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Alice’s new office faced south, overlooking the public library and Fifth Avenue. From the window she saw her favorite lion, Fortitude, guarding the library’s north steps. The office wasn’t large but that first day following her promotion, it was perfect. The furniture was new. Gone was the scratched wood desk with its modesty panel. The dingy walls, scarred by thumbtacks, were gone, too. Instead there was a sleek steel desk with elegant red enameled drawers; pale grey walls (a color called seashell); an aura of competence and calm.
Gustave Caillebotte’s Paris Street: Rainy Day, a gift from her boss, graced one wall. You bring kindness and patience to every interview, Philip Massie said when he promoted her, in her seventh year with the company. Her door was always open – another hallmark, Massie said. You share information. You don’t hoard it. The agency Massie founded in 1985, Career Builders, placed temps to fill in for employees on leave. Career Builders vetted and interviewed applicants so companies didn’t have to.
For Alice’s clients, those temporary positions often became permanent.
“Nice digs, huh?” Massie’s white shirt was patched with sweat, his brown curls sodden. The a/c was on, but low – an energy-saving measure, emblem of the times. Massie looked at his watch. “Your first intake is in fifteen minutes. Liana Broder.”
“I’m ready,” Alice said brightly.
“Don’t forget, party at three.” They were celebrating both the move to 500 Fifth and her promotion. Alice had a full day of meetings until then.
“So, who you rooting for, Venus or Serena?”
“I’m an older sister. Venus, for sure.”
“117 years ago – Wimbledon women’s final, 1884 –Maud Williams beat her kid sister Lilian. Maybe you’re right.”
Fifteen minutes later, Liana Broder stood before the painting. “Where is that? Wait! It’s Paris, right?”
“Paris in the rain. Have a seat, Liana. I’m Alice.”
“This is weird, but it reminds me of a sepia photograph. I love photography, love art – all sorts. Sorry, I’m jabbering. I should be quiet so you can read my stuff.”
“Not a problem,” Alice had already read Liana’s application but reviewed it again, to let Liana get settled. To see how she handled silence. Liana – slender and petite, with curly black hair, intense blue eyes, and a strong handshake — wore a rust-colored tweed suit, a white top, a tear-shaped brooch on her lapel: topaz, her birthstone. She was among Alice’s best applicants in her age group (early 20s): high school valedictorian, 3.6 GPA from Stonybrook, English major. Glowing references. Only a few gaps on the application. In response to Where do see yourself in five years? she had typed unsure. Dream job, she left blank.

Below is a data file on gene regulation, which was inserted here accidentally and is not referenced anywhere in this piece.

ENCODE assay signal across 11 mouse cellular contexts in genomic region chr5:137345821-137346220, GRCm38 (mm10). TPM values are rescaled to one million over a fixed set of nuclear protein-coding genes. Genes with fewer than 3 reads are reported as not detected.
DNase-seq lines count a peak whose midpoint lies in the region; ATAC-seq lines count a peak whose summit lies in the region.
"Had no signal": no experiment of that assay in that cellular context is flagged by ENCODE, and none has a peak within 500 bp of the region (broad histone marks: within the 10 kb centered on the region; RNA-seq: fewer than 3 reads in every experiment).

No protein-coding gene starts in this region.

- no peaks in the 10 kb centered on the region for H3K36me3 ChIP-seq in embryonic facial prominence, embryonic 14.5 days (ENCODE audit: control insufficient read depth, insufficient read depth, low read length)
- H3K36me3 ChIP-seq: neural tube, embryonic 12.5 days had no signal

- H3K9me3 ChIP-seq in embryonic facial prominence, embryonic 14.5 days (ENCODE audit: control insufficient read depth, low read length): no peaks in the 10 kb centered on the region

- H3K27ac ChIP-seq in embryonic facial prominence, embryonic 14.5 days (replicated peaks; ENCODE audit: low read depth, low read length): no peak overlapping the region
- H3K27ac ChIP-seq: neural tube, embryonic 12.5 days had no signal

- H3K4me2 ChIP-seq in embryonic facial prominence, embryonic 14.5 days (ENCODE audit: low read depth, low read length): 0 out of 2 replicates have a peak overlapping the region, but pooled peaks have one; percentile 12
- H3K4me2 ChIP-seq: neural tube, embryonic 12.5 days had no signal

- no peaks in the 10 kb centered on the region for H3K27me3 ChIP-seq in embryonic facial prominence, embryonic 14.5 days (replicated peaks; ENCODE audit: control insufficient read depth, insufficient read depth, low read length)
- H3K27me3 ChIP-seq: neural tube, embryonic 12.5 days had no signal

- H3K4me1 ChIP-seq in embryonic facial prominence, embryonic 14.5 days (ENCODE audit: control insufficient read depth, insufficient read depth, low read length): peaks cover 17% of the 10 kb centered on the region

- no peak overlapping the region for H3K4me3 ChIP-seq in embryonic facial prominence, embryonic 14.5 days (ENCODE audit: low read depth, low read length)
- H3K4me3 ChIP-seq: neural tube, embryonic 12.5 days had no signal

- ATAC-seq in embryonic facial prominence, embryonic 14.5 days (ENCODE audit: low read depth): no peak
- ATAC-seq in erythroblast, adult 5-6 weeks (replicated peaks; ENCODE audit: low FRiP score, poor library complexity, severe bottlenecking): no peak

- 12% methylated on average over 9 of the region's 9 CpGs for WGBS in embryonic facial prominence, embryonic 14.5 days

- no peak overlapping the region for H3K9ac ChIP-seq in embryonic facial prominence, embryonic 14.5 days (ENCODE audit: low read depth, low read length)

The interview lasted an hour. Alice pressed Liana on her goals. Travel – to Paris, to London, to India — was one of Liana’s dreams. But her dream job eluded her. “Something creative. Perhaps everyone says that. Acting or film-making or even writing.”
Liana and applicants like her were the reason Alice’s work mattered. Liana could tell Alice the truth. She didn’t have to feign enthusiasm for a company or business she knew nothing about. Maybe she’d learn to love it – much as Alice found her own niche in career placement.
Not much glamour there. But satisfaction of a kind, so long as you didn’t want too much.
“My sister’s an actress,” Alice said to Liana. Sharing personal details encouraged applicants to open up. Knowledge – about the applicant, the jobs, hiring trends – was key. “Unless you hit it big, it’s not easy. I’m sure you know that. My sister keeps trying but it’s been hard.” Alice’s parents had supported her sister financially for years, dazzled by the notion of Beth’s acting career. “In the meantime, you’re making the right decision to explore other options. And make some dough.”
Liana laughed and seemed to relax. Alice’s screen displayed two jobs: a low-paying three-week gig in publicity at a midtown publishing house, and one downtown, in the financial district, at Cantor Fitzgerald.
“Which do you recommend?” Liana asked.
Although the publishing house was more in Liana’s field of interest, Alice found herself pushing Cantor Fitzgerald. “The offices are beautiful, the people more down-to-earth than you might expect from financial services. The location is amazing. 105th floor of the World Trade Center. That in itself is special. They’re looking for someone super organized. A decent writer.”
“I love making order out of chaos and I love to write.”
Alice dialed Cantor HR. She rattled off Liana’s strengths. It was arranged. Liana would begin a month-long stint there the next week. Her first day would be Monday, September 10th.
‘Let me know how it goes.”
“You mean Monday?”
“Not necessarily Monday – only if there’s a problem. But later in the week, give me a call. I’d love to hear from you.”
Before she left, Liana stood in front of the Caillebotte. “It’s funny how all the umbrellas are identical. And the cobblestones look like they’re floating.”